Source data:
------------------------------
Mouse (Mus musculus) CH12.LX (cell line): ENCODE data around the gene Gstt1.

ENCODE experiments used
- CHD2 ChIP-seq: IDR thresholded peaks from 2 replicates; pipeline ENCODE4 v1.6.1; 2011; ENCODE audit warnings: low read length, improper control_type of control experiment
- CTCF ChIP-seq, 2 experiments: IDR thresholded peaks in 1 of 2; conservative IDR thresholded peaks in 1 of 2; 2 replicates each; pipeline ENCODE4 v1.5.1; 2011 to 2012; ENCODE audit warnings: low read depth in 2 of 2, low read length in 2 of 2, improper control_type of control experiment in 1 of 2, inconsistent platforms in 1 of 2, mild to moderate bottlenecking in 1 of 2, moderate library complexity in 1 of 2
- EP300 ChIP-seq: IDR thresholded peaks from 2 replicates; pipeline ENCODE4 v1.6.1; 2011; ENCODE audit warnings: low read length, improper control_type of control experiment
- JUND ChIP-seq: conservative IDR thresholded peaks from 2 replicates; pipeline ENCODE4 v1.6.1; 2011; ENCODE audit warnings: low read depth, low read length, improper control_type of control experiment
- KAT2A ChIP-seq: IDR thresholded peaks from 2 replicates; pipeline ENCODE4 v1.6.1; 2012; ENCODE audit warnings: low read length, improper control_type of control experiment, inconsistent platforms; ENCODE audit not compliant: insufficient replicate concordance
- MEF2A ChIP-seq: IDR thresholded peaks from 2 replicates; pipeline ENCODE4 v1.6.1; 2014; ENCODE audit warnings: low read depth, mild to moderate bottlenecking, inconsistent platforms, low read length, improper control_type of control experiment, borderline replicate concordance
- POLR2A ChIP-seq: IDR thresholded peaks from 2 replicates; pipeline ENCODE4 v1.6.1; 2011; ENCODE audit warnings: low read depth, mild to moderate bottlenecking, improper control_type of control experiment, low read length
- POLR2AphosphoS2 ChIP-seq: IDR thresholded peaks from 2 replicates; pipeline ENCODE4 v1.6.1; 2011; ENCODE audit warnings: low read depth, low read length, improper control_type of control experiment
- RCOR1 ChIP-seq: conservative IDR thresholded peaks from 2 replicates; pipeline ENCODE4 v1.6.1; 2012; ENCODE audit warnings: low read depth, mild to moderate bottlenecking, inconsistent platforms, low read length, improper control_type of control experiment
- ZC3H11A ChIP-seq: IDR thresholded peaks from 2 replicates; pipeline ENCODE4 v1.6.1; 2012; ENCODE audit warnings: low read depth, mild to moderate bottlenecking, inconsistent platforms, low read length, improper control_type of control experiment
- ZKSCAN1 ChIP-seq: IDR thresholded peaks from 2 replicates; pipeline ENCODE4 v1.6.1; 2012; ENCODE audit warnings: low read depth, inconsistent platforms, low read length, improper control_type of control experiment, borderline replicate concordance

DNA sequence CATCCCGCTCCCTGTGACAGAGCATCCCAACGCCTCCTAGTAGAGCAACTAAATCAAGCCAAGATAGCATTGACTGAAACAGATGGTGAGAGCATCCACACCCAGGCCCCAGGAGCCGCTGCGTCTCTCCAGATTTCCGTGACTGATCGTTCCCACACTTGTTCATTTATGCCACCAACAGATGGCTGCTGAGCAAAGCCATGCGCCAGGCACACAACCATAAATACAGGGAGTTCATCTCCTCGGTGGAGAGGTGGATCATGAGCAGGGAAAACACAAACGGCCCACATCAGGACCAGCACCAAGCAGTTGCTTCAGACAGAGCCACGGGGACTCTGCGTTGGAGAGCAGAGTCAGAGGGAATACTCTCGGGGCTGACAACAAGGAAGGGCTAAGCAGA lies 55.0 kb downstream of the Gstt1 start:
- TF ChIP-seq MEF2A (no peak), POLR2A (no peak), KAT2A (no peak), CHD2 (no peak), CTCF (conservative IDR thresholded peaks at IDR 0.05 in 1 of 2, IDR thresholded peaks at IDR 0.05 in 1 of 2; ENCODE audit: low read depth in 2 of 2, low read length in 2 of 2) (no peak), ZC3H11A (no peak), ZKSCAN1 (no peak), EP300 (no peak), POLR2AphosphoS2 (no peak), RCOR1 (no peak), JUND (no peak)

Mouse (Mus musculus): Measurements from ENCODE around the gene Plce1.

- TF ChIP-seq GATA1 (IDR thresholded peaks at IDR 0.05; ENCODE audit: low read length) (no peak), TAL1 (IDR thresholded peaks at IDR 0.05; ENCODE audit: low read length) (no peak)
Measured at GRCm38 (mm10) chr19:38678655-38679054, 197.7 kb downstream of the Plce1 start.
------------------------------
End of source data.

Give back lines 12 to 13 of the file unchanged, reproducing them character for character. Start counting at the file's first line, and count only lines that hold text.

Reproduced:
- ZC3H11A ChIP-seq: IDR thresholded peaks from 2 replicates; pipeline ENCODE4 v1.6.1; 2012; ENCODE audit warnings: low read depth, mild to moderate bottlenecking, inconsistent platforms, low read length, improper control_type of control experiment
- ZKSCAN1 ChIP-seq: IDR thresholded peaks from 2 replicates; pipeline ENCODE4 v1.6.1; 2012; ENCODE audit warnings: low read depth, inconsistent platforms, low read length, improper control_type of control experiment, borderline replicate concordance